Location: Stirling House 49 Broadway Nedlands
Tingledale Tales: some stories of Group Settlement near Denmark
The Group Settlement story of the 1920s is one of the most interesting inter-war developments in WA. Plans to populate the heavily-forested southwest with migrants from the United Kingdom to establish a viable local dairy industry were promoted by Premier Sir James Mitchell and over 6000 men, women and children sailed from post-war Britain to begin a new life.
The scheme was flawed and was ultimately unsuccessful. Many Group Settlements were established between Denmark and Walpole on the south coast and this talk will focus on stories from one of these at Tingledale (Group 116), deep in the karri forests behind Nornalup. Images from one of the great photographers of the era, Bert Saw, who documented the lives of many of these pioneers will feature.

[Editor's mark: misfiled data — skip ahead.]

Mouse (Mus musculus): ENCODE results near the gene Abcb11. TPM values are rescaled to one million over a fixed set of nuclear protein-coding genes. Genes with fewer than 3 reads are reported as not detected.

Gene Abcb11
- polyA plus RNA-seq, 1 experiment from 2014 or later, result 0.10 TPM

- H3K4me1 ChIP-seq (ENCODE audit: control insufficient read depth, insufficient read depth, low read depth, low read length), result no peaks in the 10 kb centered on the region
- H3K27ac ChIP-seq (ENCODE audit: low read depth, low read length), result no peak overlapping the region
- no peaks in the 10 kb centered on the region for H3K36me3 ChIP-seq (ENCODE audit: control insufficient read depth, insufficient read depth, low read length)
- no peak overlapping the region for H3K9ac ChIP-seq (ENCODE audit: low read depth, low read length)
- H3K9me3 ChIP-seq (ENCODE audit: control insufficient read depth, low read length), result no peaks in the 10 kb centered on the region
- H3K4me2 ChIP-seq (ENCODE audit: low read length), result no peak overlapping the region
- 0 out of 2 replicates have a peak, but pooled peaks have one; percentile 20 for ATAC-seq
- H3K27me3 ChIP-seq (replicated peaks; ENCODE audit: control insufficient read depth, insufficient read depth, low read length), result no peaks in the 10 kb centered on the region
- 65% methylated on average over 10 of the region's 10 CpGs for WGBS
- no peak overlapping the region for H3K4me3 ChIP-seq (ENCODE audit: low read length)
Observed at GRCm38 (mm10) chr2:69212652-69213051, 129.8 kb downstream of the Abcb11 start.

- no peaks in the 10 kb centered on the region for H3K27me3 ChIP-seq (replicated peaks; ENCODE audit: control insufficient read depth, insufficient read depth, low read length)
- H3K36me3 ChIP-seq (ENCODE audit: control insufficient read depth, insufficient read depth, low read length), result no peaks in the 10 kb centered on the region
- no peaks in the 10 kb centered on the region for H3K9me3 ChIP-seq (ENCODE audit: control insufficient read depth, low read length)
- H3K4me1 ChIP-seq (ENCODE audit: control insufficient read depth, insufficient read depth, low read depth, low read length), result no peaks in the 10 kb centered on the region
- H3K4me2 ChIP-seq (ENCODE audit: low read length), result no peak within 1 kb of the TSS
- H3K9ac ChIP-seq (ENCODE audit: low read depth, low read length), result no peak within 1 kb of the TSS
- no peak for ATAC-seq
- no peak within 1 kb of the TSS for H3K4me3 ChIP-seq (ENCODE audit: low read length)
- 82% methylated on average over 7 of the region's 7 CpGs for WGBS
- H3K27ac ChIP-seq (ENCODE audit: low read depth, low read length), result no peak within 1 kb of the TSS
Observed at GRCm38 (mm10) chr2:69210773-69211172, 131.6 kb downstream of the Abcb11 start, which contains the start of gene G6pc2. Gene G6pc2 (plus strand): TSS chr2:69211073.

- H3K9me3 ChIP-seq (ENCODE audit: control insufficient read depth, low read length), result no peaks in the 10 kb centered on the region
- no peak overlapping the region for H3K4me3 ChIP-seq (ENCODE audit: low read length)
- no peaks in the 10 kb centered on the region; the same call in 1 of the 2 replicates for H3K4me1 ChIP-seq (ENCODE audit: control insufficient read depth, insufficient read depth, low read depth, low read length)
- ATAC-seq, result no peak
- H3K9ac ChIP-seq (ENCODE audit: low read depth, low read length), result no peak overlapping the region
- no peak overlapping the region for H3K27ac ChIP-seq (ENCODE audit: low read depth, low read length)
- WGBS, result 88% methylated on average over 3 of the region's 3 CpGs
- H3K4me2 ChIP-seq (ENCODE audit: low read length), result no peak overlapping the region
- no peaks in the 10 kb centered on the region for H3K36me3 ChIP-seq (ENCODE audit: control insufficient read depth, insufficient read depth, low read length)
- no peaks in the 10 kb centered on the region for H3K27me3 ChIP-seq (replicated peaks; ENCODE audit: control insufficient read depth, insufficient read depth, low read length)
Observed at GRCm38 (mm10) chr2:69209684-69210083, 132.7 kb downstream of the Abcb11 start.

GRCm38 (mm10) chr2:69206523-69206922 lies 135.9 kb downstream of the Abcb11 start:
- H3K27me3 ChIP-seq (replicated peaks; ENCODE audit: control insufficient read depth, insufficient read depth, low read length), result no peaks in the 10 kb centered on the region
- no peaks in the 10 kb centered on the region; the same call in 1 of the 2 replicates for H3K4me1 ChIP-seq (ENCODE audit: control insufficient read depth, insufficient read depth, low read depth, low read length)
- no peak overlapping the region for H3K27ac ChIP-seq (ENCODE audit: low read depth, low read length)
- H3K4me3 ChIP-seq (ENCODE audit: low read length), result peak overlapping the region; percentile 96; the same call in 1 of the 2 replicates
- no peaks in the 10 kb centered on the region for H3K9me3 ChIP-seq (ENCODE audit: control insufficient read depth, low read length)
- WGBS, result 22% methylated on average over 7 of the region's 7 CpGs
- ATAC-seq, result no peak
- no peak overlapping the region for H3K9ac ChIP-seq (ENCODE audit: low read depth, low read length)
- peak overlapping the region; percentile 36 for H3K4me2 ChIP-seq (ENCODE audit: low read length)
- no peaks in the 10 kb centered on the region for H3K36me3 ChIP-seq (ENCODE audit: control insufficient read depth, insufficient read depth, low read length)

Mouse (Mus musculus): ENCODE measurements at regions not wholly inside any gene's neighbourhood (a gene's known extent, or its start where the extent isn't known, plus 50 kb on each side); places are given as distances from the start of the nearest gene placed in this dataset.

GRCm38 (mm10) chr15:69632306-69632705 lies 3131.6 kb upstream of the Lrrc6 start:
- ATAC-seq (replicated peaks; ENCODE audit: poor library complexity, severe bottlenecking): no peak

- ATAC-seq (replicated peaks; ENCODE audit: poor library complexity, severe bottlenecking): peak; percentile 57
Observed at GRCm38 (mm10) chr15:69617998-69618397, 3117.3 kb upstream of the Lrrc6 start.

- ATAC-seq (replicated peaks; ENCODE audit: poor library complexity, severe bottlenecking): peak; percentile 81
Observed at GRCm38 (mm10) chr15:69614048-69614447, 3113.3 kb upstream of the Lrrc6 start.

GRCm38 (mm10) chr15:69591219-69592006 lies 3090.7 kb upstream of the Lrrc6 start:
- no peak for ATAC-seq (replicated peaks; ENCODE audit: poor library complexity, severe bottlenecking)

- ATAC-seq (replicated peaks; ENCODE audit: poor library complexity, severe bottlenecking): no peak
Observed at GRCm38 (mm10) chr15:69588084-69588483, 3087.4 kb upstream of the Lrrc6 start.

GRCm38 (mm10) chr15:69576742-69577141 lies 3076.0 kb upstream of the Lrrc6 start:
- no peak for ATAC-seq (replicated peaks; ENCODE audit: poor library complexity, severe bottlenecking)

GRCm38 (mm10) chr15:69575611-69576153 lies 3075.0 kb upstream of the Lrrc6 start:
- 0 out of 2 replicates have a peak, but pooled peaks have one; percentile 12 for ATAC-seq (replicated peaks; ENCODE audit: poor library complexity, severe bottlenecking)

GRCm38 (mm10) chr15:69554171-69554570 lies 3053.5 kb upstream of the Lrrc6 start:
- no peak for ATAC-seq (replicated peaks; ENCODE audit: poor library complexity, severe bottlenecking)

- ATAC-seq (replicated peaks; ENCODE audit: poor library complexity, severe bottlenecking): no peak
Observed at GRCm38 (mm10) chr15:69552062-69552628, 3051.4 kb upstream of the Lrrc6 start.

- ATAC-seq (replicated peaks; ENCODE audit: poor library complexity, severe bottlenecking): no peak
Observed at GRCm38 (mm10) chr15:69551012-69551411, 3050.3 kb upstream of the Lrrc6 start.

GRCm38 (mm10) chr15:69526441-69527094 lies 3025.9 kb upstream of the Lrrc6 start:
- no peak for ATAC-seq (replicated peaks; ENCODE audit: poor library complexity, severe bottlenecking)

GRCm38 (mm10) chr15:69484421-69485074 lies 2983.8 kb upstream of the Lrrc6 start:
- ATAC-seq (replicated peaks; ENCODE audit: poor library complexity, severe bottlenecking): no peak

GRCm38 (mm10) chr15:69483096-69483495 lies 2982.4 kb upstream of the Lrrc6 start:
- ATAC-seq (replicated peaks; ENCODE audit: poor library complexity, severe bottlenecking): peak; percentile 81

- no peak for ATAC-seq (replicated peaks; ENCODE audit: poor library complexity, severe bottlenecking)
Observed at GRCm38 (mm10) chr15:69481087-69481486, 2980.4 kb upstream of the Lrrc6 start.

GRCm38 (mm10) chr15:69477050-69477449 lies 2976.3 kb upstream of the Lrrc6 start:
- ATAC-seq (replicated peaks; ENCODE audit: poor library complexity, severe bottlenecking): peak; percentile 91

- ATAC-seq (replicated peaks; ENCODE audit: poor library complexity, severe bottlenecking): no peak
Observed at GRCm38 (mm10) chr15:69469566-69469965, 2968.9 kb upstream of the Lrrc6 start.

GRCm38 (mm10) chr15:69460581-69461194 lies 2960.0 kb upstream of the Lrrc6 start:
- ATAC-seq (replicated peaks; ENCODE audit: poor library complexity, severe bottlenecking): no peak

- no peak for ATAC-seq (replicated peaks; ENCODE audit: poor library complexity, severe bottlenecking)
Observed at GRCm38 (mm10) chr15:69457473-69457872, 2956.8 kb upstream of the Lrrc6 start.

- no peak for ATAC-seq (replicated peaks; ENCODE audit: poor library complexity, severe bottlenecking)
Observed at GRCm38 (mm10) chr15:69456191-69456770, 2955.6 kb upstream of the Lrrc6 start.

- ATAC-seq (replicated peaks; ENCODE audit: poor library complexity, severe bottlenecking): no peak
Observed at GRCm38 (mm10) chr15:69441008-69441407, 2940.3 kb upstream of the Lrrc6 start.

Malcolm Traill is a graduate of UWA and tutors at the Albany campus. He is a former Battye Librarian, and is currently Programs Officer at the Museum of the Great Southern, a branch of the WA Museum. He is busy with regular spots on radio and in the print media, as well as running the popular Tuesday Curatorial series of weekly talks at the Museum of the Great Southern.
Event information: Tingledale Tales
|Cost||$10.00 bookings essential|